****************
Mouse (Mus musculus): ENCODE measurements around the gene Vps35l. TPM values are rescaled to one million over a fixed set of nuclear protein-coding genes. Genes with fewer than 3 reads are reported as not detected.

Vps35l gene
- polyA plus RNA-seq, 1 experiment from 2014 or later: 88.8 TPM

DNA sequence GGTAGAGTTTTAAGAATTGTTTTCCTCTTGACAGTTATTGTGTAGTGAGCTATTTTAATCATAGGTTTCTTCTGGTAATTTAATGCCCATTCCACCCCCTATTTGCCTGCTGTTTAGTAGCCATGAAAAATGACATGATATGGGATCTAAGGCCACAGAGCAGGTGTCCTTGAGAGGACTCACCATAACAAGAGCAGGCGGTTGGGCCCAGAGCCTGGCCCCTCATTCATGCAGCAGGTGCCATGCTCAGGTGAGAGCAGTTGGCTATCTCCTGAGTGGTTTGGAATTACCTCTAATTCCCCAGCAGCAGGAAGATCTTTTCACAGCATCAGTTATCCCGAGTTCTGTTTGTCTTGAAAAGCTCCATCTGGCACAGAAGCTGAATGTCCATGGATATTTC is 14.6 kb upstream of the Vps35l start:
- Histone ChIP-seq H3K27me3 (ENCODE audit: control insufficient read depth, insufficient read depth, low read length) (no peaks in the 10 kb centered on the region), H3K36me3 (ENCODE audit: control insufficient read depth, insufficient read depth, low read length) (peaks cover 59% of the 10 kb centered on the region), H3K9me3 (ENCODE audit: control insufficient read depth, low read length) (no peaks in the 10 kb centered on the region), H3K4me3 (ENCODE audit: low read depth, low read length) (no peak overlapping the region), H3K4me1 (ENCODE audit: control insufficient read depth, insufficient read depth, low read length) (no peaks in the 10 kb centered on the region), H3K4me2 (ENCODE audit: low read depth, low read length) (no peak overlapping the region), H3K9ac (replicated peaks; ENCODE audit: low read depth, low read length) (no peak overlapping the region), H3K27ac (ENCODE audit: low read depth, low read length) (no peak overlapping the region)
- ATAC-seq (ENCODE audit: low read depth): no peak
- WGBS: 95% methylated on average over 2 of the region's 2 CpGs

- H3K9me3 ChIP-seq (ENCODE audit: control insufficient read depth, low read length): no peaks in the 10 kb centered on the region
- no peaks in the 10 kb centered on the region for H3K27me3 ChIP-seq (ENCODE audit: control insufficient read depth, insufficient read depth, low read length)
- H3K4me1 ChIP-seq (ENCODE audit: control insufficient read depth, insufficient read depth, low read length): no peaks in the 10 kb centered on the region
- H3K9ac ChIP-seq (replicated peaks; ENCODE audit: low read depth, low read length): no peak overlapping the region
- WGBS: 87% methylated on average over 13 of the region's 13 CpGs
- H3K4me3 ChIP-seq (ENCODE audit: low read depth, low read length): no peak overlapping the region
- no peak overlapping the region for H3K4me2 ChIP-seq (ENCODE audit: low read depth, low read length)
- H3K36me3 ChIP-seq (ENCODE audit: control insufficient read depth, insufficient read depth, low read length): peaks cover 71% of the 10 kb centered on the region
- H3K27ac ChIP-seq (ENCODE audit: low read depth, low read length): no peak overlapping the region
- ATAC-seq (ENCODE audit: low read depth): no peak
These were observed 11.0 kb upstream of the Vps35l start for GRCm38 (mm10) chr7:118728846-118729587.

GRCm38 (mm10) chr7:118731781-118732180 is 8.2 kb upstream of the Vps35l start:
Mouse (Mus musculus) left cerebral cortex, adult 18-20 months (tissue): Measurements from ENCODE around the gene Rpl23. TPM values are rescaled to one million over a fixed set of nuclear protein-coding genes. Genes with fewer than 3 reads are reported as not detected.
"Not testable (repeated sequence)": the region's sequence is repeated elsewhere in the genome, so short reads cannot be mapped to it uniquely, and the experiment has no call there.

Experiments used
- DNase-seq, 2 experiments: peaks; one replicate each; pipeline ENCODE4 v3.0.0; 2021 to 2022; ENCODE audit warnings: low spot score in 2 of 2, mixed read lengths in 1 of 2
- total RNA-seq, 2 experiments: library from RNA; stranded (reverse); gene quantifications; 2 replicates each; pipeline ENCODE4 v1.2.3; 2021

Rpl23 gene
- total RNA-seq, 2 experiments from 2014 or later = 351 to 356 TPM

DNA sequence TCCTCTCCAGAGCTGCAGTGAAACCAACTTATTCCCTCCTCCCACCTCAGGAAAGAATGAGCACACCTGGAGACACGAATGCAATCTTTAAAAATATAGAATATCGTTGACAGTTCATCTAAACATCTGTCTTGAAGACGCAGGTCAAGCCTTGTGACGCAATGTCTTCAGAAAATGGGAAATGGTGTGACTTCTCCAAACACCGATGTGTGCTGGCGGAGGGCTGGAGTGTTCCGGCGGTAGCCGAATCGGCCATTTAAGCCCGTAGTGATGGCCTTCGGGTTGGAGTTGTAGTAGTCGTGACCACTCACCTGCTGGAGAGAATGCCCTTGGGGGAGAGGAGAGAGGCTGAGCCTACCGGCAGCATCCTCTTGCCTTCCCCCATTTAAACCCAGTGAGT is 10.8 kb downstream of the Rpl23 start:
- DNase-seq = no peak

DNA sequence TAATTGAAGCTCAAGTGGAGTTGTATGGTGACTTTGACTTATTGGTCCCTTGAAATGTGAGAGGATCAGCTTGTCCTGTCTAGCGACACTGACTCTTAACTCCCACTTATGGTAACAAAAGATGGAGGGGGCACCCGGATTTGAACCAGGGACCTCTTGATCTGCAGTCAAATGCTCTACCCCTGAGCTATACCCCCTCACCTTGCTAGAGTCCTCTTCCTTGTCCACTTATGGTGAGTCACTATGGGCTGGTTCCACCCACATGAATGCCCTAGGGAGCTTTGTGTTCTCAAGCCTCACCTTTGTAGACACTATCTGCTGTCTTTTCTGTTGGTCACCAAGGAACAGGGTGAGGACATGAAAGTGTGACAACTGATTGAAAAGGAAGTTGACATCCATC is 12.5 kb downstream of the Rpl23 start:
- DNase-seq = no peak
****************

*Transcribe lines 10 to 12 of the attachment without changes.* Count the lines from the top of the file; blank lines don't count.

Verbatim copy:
- H3K4me1 ChIP-seq (ENCODE audit: control insufficient read depth, insufficient read depth, low read length): no peaks in the 10 kb centered on the region
- H3K9ac ChIP-seq (replicated peaks; ENCODE audit: low read depth, low read length): no peak overlapping the region
- WGBS: 87% methylated on average over 13 of the region's 13 CpGs